inherited something of the sense of personal importance that we felt in
the Akkadian kings, although he prided himself on his intimate relations
with the gods rather than on secular power.
During the period of foreign dominance, Lagash
(the modern Telloh), one of the lesser Sumerian city-states. managed to
retain local independence. Its ruler, Gudea, was careful to reserve the
title of king for the city-god, whose cult he promoted by an ambitious
rebuilding of his temple.
His portrait head (fig.
far less distinctly individualized when compared with that of the
Akkadian ruler, yet its fleshy roundness is far removed from the
geometric simplicity of the Tell Asmar statues. The stone has been
worked to a high and subtly accented finish, inviting a wonderful play
of light upon the features. The seated statue (fig.
98) represents Gudea with an
architectural plan on his lap (perhaps the enclosing wall of a temple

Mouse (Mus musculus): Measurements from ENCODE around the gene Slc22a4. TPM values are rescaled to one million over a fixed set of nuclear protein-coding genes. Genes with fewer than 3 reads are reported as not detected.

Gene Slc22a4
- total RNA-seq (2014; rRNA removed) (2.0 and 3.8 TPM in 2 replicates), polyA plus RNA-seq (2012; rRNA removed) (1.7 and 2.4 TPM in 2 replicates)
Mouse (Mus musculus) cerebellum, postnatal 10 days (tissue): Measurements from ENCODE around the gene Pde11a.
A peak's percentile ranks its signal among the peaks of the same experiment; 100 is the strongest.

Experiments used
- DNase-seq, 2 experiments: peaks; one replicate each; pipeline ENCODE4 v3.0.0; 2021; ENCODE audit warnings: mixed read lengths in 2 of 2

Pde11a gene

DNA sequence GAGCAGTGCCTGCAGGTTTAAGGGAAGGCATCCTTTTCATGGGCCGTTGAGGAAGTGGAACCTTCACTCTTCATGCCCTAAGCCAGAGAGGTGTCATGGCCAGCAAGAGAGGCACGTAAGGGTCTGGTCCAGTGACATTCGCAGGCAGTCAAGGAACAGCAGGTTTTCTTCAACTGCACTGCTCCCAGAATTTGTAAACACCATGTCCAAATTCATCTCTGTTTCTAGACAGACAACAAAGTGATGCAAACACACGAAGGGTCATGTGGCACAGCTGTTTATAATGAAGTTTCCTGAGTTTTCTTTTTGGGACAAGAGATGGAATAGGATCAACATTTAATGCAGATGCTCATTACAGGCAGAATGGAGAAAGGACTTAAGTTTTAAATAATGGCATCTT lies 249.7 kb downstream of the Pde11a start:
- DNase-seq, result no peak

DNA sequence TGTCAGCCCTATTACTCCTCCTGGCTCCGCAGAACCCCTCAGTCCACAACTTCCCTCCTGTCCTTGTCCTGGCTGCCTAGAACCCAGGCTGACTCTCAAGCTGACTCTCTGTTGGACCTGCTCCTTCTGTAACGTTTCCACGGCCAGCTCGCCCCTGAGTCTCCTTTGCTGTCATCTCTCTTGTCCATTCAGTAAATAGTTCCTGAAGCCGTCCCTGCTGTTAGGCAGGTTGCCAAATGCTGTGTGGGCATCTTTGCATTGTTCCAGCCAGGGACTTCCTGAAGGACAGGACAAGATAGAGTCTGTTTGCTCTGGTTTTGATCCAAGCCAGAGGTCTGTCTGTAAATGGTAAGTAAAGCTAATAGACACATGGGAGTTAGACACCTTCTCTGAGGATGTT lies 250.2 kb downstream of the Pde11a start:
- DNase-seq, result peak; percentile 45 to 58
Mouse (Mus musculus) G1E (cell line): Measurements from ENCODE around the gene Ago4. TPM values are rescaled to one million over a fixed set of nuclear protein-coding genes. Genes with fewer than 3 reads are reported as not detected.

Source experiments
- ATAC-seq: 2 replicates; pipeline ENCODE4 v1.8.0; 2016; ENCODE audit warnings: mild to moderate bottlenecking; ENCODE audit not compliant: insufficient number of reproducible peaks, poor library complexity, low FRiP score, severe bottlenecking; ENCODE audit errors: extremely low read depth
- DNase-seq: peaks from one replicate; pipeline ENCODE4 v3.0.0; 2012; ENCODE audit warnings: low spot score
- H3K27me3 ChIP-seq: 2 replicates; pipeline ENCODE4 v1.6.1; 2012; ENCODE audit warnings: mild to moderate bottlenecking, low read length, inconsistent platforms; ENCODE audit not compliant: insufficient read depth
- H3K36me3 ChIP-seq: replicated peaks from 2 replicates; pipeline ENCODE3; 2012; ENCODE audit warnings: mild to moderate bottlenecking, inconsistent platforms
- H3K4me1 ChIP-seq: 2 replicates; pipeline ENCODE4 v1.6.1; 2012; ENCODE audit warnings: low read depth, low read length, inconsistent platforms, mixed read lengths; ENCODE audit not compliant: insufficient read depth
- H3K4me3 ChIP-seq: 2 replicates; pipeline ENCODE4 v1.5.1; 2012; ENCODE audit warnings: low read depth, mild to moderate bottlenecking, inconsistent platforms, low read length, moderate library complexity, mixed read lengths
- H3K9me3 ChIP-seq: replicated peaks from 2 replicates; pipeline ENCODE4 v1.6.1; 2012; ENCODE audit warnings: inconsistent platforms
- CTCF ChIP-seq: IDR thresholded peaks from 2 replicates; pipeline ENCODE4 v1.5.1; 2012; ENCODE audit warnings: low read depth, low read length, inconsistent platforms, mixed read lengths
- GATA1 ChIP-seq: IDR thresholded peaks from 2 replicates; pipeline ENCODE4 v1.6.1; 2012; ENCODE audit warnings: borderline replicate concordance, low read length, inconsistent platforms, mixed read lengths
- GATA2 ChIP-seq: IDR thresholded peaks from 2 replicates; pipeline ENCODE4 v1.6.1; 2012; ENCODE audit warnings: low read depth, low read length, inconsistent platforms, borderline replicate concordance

district), which he is offering for the god's approval: there are six
entrances framed by towerlike projections, and the walls show regularly
spaced buttresses of the kind we saw in the "White Temple" at Uruk (Warka).
The figure makes an instructive contrast with such Egyptian statues as
in figures 65 and
Sumerian carver has rounded off all the corners to emphasize the
cylindrical quality of the forms. Equally characteristic is the muscular
tension in Gudea's bare arm and shoulder, compared with the passive,
relaxed limbs of Egyptian statues.
from Lagash (Tellohl, Iraq, ñ. 2150
9" (23 cm).
Courtesy, Museum of Fine Arts, Boston.
Frances Bartlett Donation
Cudea with Architectural Plan,
from Lagash (Telloh), Iraq.
Diorite, height 29" (73.7
Musee du Louvre, Paris